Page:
The Witches’ Well

If you take a day trip from Burntisland Studio to Edinburgh you could easily miss this one, nestled modestly among the towering buildings and rocky outcrops near the castle, but it represents a profound chapter in Scottish history.

The Witches Well can be found on the wall of the Tartan Weaving Mill, on the East approach to Edinburgh Castle – here it is on the map. It’s a rather beautiful cast iron Victorian fountain, commemorating over 4,000 people (mostly women) executed on this ground through the 1500s and 1600s. It might feel incongruous today among the whisky and cashmere shops, but during the witch trials, more women were murdered in this beautiful place than at any other location in Scotland.

Needless to say, those killed were not ‘real’ witches. Anyone could be accused and unfairly tried – not just those who experimented with herbal medicines, but often vulnerable individuals suffering mental or physical illness. Increasingly, just upsetting the wrong person was enough to get you killed. We’ve all heard the tales of women being submerged in water to test their innocence. If they drowned they were in the clear! Not much of a victory!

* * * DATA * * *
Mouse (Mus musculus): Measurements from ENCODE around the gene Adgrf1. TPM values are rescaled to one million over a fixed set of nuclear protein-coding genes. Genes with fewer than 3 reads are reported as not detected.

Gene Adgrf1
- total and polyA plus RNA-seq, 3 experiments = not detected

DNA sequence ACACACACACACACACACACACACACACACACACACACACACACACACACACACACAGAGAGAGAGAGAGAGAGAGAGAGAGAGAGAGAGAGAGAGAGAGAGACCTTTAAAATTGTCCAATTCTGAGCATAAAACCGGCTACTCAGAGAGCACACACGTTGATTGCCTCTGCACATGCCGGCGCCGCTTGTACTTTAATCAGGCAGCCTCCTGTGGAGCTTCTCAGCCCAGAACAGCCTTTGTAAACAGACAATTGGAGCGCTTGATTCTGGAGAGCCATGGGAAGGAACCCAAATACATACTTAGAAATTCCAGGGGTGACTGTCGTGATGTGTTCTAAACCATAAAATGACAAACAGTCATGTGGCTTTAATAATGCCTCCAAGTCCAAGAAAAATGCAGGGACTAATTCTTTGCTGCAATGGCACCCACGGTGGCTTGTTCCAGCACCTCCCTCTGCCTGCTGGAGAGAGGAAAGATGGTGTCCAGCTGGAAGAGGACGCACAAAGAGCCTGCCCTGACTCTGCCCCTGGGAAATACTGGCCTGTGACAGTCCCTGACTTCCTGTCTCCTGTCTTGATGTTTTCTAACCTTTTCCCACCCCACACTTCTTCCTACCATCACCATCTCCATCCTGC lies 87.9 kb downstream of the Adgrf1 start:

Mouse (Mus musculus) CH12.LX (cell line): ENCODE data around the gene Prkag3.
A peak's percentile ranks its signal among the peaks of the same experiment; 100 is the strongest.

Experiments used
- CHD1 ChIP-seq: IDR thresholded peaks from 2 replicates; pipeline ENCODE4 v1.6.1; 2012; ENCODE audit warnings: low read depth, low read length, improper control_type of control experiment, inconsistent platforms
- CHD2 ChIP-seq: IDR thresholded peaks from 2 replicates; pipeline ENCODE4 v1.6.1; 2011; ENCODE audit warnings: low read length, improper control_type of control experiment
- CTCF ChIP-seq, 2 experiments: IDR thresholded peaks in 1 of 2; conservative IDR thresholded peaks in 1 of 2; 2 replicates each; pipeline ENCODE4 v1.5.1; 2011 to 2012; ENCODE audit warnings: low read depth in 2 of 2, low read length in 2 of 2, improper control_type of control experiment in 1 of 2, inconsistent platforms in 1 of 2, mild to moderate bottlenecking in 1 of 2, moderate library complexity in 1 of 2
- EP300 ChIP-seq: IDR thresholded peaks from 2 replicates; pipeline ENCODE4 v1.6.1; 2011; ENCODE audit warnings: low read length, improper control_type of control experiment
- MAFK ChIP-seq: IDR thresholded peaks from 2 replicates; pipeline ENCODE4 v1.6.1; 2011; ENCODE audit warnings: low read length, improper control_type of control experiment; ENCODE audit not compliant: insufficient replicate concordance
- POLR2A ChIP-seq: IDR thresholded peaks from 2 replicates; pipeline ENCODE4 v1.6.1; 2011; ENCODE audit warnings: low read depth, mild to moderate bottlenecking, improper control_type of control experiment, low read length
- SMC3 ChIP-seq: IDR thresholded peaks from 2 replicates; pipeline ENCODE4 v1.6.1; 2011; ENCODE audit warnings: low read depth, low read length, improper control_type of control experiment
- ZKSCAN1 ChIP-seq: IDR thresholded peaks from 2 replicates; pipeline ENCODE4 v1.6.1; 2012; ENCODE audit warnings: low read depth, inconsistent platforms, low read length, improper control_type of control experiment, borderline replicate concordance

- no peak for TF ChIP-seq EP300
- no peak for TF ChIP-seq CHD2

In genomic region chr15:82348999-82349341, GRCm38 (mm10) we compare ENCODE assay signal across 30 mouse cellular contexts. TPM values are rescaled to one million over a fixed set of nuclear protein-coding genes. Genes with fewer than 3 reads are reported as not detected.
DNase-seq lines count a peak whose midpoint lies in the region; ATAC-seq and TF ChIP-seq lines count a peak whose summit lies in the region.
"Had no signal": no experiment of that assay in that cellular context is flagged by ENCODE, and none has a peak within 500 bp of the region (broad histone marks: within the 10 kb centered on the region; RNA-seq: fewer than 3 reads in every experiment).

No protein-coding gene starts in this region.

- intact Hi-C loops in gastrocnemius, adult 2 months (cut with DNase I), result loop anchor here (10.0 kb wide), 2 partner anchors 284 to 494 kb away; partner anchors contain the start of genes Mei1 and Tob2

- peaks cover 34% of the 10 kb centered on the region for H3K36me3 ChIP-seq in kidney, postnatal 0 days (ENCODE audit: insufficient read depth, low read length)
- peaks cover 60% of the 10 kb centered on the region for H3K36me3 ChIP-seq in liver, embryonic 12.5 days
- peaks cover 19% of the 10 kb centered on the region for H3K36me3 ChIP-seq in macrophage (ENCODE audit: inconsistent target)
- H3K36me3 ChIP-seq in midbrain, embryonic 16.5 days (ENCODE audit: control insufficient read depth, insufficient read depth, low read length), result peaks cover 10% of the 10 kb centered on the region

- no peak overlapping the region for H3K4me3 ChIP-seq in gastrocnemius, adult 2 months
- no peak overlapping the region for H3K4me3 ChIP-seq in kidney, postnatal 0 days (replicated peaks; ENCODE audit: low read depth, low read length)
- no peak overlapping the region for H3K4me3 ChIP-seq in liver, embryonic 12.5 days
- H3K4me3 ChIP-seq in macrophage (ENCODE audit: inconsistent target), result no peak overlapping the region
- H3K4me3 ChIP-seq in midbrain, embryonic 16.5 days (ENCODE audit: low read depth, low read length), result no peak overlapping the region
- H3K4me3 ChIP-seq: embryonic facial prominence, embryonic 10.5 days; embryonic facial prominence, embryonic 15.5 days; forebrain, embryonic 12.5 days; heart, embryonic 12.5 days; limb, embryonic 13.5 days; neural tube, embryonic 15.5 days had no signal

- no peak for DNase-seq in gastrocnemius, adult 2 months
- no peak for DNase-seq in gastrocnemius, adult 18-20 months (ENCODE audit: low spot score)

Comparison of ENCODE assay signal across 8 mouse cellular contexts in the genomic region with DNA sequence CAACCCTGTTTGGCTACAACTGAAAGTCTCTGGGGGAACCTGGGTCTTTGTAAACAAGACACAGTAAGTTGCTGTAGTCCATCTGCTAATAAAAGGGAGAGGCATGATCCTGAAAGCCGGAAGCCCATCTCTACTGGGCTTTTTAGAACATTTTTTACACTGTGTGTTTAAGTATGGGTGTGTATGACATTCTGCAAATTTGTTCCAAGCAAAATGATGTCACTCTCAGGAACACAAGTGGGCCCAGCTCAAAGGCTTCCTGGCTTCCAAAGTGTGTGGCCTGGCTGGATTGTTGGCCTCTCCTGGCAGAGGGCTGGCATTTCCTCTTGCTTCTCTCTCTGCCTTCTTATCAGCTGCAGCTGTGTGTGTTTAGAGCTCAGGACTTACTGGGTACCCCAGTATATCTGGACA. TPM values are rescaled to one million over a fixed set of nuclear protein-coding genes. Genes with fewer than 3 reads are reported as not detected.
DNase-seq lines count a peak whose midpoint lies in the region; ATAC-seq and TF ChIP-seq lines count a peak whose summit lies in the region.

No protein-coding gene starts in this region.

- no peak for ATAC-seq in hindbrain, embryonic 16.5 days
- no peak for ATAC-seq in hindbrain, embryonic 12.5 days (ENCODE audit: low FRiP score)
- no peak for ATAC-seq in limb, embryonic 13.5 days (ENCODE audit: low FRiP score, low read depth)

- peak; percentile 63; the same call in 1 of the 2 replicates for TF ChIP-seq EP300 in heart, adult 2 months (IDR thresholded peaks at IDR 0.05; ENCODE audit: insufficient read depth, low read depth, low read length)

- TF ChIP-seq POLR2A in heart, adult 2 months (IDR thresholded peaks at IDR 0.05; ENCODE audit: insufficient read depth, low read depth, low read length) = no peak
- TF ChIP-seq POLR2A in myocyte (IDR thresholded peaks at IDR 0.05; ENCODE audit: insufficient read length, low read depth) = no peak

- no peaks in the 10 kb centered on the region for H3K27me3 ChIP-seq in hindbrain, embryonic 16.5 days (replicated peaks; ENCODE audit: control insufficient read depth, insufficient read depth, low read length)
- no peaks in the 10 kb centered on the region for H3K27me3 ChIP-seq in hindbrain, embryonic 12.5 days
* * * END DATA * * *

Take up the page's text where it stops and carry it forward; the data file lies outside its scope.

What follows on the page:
The fountain was commissioned by philanthropist Sir Patrick Geddes in 1894. His friend John Duncan, a famous artist known for his interest in Celtic mythology, designed the fountain. Here’s what Atlas Obscura has to say:

The small plaque, which features a bronze relief of witches’ heads entangled by a snake, uses dualism to highlight the balance between good and evil and to show that every story has two sides. The relief contains the image of a Foxglove plant, from the centre of which is a coiled snake intertwined around the head of Aesculapius, the god of medicine, and his daughter Hygeia, the goddess of health. The Foxglove plant, though used medicinally, can also be poisonous depending on dosage, and the image of the serpent imbued with wisdom is also acknowledged as evil […] The trough is sculpted on three sides. The font displays flora with roots beneath the earth and branches above. The left panel depicts the Evil Eye with frowning eyes and a nose. The right side depicts a pair of hands holding a bowl, meant to represent healing hands.  

Atlas Obscura

Evil, certainly… but nothing supernatural about it.